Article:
8.1.2 Calculation of i, Omega, and omega 92
    8.2 Nodal Orbital Elements 94
    8.2.1 Transformations Involving Nodal Elements 94
    8.2.2 Orbit Propagation Using Nodal Elements 95
    8.2.3 Summary Algorithm 100
    8.3 Equinoctial Orbital Elements 101
    8.3.1 Transformations Involving Equinoctial Elements 102
    8.3.2 Orbit Propagation Using Equinoctial Elements 103
    8.3.3 Summary Algorithm 109
    8.4 Summary 110
    8.5 Suggested Reading 112

    Chapter 9. Gaussian Orbit Determination 113
    9.1 Closed-Form f and g Series 115
    9.2 Derivation of Gauss's Method 116
    9.2.1 Area Ratio of Sector to Triangle 118
    9.2.2 The First Equation of Gauss 119
    9.2.3 The Second Equation of Gauss 122
    9.2.4 Iteration for E2 - E1 and Solution for a 124
    9.3 Summary Algorithm for Gauss's Method 126
    9.4 Applications of Gauss's Method 127
    9.4.1 Artificial Earth Satellite Orbit Determination 127
    9.4.2 Interpolation on Ephemerides 128
    9.4.3 Determination of an Avoidance Trajectory 128
    9.5 Critique of Gauss's Method 129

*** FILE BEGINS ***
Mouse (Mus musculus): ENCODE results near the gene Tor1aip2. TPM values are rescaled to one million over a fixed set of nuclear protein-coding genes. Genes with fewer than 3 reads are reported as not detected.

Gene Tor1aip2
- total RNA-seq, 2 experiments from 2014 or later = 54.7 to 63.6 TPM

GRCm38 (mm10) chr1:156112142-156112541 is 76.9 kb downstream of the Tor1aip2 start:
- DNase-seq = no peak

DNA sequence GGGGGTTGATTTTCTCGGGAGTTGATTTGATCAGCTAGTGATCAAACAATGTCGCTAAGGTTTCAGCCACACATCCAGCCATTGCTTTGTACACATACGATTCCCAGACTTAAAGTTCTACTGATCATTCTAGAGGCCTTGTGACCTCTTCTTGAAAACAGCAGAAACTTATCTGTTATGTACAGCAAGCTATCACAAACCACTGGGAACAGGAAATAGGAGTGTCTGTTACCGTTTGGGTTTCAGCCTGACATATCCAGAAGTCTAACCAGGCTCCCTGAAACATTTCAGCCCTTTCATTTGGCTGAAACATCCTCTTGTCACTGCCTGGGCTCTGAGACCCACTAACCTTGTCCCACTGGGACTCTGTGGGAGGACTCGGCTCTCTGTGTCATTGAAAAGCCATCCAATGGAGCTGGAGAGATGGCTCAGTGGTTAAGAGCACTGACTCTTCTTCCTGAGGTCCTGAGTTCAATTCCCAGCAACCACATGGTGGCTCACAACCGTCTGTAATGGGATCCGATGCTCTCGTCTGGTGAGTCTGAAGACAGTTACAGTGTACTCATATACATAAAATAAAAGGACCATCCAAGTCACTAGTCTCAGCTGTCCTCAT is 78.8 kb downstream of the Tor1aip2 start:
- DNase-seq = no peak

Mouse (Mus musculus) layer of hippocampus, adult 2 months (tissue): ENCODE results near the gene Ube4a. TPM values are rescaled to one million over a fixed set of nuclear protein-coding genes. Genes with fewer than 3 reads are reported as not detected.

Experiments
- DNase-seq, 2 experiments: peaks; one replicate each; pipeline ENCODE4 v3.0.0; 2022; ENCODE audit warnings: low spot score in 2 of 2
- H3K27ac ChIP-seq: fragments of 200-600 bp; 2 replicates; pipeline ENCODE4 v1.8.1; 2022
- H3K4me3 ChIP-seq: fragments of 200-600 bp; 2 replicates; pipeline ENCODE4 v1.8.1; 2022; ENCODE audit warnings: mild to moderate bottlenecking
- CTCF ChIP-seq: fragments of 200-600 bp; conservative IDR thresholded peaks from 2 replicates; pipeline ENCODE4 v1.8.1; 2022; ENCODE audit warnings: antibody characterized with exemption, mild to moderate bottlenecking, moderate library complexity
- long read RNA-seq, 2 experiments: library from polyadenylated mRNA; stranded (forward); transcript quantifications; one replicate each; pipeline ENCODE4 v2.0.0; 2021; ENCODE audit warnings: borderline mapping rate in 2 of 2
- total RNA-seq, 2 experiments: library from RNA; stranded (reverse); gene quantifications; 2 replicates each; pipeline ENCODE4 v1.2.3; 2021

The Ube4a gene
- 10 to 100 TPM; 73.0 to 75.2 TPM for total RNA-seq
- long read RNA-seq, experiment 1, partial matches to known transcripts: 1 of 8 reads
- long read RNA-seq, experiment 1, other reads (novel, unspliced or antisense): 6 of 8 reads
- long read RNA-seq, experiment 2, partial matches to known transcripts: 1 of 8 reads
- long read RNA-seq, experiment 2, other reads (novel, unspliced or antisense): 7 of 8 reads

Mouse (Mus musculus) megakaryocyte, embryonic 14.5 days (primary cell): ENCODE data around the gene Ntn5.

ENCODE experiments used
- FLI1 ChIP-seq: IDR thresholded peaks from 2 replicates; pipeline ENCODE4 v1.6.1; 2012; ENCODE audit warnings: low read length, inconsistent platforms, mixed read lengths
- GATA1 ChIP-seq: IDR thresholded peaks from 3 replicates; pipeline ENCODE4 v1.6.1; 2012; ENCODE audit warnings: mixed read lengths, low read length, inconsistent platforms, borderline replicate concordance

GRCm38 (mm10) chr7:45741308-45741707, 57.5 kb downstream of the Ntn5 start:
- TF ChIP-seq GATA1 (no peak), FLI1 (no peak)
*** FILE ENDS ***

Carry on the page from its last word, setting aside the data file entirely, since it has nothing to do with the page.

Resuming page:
9.6 Suggested Reading 130

    Chapter 10. Cowell Propagation 133
    10.1 Classification of Perturbative Accelerations 136
    10.2 Conservative Accelerations 137
    10.2.1 Earth's Gravity 137
    10.2.2 Sun, Moon, and Major Planet Gravity 140
    10.3 Non-Conservative Accelerations 141
    10.3.1 Solar Radiation Pressure 141
    10.3.2 Atmospheric Drag 144
    10.4 Numerical Propagation 145
    10.4.1 Reduction of Order 146
    10.4.2 Runge-Kutta Numerical Integration 147
    10.4.3 Application to the Cowell Problem 148
    10.5 Summary 150
    10.6 Suggested Reading 150

    Chapter 11. Variation of Parameters 153
    11.1 Lagrange's Planetary Equations 155
    11.1.1 Lagrange's Brackets 157
    11.1.2 Lagrange's Brackets for the Classical Elements 158
    11.1.3 Substitution of M for M0 164
    11.2 Transformation to Other Variables 165
    11.3 Gauss's Form of Lagrange's Equations 167
    11.4 VOP for Earth's Equatorial Bulge 170
    11.5 VOP for Atmospheric Drag 172
    11.6 Numerical Integration 175
    11.7 Concluding Remarks 176
    11.8 Suggested Reading 177

    Chapter 12. General Perturbation Theory 179
    12.1 Kozai's Method 181
    12.2 First-Order, Secular Perturbation Theory 185
    12.3 Chebotarev's Method for Small e 187
    12.4 Modeling the Drag Acceleration 188
    12.4.1 Secular Changes in a and e 188
    12.4.2 Two Key Assumptions 191
    12.5 Orbit Propagation with Mean Elements 192